The most common type of PET scan, called FDG-PET, appears to lead to the best therapy for patients who have a newer diagnosis of non-small cell lung cancer and in those who have undergone treatment for Hodgkin's lymphoma. FDG-PET can also help identify the best treatment for patients with colorectal cancer, and it can detect small, potentially malignant lung growths called solitary pulmonary nodules, according to the review authors led by Karen Facey ("Overview of the clinical effectiveness of positron emission tomography imaging in selected cancers" - Health Technology Assessment 11(44), 2007.
"For other cancers, PET can often improve the accuracy of detecting a tumour, but it is unclear how this affects a patient's treatment and ultimately their outcome", stated Karen Facey, an evidence-based health policy researcher. The most reliable evidence "would suggest that FDG-PET is cost-effective in the United Kingdom in non-small cell lung cancer and Hodgkin's lymphoma", she added.
Karen Facey noted that this is the first comprehensive review of PET for determining how well patients are responding to chemotherapy and for determining the sites for radiation therapy. "It has identified many interesting new studies, but these are difficult to interpret given their different designs, so there's a real need for larger, better quality studies of this kind to be performed in the United Kingdom", she stated.
The review is published in the latest issue of Health Technology Assessment, the international journal series of the Health Technology Assessment (HTA) programme, part of the National Institute for Health Research in the United Kingdom.
Karen Facey and colleagues combed through the results of six systematic reviews and 158 primary studies that examined the effect of PET scans on the management of breast, colorectal, head and neck, lung, lymphoma, melanoma, esophageal and thyroid cancers.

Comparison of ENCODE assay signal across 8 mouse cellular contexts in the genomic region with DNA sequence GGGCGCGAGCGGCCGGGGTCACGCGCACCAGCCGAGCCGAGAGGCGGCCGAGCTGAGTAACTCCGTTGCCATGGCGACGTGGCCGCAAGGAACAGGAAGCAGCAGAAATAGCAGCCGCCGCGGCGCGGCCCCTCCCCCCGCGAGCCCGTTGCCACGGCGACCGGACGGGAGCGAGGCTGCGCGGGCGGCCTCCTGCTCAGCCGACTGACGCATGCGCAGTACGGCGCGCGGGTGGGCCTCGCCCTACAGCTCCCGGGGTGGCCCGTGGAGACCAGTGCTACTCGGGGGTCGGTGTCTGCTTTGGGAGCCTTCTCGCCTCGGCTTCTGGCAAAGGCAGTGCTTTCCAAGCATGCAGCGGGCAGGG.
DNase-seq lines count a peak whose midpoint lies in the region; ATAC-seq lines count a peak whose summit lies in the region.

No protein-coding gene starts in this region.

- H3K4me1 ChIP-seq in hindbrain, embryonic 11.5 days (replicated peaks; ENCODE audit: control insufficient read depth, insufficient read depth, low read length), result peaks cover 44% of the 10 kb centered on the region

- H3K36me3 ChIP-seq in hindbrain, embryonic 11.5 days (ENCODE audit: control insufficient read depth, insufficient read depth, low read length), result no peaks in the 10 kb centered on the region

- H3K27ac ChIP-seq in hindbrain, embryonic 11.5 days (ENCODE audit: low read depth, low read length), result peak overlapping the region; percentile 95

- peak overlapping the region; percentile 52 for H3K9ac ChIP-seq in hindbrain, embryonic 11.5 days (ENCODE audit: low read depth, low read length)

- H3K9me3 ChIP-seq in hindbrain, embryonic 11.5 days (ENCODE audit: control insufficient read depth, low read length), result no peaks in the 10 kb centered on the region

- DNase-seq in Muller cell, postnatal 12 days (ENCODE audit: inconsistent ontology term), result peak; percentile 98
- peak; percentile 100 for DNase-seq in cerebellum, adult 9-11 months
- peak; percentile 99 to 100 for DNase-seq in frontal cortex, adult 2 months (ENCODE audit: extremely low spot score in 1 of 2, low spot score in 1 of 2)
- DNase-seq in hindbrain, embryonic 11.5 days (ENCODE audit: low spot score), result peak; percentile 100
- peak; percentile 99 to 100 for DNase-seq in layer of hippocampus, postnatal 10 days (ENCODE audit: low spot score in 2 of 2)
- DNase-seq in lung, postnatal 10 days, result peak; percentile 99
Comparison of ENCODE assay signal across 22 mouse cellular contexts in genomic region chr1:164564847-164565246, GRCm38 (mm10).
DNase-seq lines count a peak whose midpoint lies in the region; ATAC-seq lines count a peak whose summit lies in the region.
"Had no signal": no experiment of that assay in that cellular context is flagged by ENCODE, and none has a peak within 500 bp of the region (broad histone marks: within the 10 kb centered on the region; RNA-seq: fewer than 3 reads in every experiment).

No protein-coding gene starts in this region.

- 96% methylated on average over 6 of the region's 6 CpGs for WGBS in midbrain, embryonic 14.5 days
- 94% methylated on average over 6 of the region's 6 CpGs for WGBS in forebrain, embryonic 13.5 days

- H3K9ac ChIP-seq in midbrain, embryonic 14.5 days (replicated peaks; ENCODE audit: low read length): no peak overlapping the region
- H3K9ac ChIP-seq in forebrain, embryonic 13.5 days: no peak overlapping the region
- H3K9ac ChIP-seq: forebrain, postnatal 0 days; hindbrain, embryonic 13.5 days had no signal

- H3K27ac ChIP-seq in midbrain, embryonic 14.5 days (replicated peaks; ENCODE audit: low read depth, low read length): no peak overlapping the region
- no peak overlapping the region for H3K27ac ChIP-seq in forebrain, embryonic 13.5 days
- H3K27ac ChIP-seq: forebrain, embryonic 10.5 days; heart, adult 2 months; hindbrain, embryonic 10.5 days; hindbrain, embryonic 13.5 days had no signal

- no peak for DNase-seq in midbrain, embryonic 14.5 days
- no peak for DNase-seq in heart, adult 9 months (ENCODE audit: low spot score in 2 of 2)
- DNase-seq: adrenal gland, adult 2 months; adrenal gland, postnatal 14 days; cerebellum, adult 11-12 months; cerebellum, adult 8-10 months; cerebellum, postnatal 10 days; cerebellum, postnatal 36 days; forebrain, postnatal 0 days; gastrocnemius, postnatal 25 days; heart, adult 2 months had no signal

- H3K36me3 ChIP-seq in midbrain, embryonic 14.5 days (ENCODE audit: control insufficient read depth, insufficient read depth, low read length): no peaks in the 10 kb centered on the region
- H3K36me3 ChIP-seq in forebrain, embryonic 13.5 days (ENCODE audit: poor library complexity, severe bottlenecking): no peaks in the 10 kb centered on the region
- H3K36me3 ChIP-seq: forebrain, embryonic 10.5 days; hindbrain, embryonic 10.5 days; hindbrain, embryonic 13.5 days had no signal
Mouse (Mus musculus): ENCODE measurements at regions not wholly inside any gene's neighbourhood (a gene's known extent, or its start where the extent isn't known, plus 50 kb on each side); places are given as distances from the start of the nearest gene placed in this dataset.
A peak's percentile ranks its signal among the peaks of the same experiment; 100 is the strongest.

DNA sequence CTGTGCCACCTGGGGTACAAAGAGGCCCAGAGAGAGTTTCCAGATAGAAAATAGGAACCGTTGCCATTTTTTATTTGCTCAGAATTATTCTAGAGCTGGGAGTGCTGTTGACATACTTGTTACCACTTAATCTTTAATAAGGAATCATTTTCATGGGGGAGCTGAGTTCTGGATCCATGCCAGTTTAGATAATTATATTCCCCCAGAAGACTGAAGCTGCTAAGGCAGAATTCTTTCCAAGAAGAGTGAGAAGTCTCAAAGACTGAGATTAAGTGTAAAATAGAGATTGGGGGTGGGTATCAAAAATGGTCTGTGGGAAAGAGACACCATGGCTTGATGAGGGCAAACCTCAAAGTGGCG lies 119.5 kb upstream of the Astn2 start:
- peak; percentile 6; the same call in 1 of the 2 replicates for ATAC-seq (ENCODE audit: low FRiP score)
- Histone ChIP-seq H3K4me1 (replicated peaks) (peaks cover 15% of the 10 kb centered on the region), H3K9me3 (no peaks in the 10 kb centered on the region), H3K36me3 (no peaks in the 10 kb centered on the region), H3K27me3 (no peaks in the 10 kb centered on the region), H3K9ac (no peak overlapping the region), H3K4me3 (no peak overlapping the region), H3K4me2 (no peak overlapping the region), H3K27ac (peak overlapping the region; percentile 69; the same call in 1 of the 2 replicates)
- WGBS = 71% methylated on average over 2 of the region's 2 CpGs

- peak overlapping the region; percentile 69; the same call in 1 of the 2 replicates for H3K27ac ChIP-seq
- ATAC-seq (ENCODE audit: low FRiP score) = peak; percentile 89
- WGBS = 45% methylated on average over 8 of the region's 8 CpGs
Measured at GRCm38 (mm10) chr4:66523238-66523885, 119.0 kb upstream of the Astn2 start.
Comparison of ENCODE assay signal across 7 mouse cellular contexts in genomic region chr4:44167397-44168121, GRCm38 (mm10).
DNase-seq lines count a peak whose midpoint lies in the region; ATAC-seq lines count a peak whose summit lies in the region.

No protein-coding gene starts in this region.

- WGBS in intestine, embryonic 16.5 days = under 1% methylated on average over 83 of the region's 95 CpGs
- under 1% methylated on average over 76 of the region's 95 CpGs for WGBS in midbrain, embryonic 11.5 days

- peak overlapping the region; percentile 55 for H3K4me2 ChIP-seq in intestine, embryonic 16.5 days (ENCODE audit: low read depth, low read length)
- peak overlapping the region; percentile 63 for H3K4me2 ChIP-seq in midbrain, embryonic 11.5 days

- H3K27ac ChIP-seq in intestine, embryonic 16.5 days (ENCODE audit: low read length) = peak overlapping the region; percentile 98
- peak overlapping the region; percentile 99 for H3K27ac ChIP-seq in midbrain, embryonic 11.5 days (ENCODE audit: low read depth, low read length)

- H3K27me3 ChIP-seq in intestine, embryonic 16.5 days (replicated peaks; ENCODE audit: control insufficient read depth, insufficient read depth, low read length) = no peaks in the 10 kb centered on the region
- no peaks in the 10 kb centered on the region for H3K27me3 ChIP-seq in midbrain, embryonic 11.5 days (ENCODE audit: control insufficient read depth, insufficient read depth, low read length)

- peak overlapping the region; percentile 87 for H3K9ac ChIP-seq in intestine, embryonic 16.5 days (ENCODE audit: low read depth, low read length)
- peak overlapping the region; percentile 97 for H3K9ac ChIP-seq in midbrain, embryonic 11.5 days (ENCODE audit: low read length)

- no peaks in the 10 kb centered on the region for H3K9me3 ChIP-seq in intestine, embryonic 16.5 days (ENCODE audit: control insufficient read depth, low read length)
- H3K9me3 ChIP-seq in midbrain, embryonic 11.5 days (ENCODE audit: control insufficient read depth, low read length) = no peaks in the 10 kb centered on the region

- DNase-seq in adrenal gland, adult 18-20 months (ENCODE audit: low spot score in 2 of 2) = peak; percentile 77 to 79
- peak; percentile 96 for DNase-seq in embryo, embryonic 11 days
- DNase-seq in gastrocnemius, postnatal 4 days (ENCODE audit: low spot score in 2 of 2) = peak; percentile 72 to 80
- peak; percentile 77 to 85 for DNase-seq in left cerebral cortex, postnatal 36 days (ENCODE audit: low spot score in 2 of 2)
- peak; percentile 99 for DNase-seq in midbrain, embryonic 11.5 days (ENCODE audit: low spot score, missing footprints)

For instance, did PET scans diagnose these cancers better than an MRI or CT scan? Could a PET scan give a better idea of a cancer's severity or spread? Would they be better than other imaging techniques at detecting the recurrence of a cancer or monitoring a tumour's response to treatment? For many of the cancers examined in the review, the answers are still inconclusive and require larger, more careful study, the HTA authors found.
While research continues, physicians are already using combination PET/CT scans to help diagnose and treat cancer patients. Karen Facey and colleagues also reviewed this new technology and stated that the PET/CT scans appear to be "slightly more accurate" so far.
In September 2007, the Society of Nuclear Medicine, whose members use PET technology, updated its "scope of practice" guidelines to reflect this trend. "Since many of the state-of-the-art nuclear medicine cameras as well as PET scanners have CT scanners attached to them, performing CT scans becomes one of the nuclear medicine technologist's tasks", stated Cindi Luckett-Gilbert, the chair of the society's special task force on the scope of practice.
The HTA programme is part of the National Institute for Health Research and produces high quality research information about the effectiveness, costs and broader impact of health technologies, with more than 450 projects published since its inception. About 50 are published each year, all available for free download. It is co-ordinated by the National Co-ordinating Centre for Health Technology Assessment, based at the University of Southampton.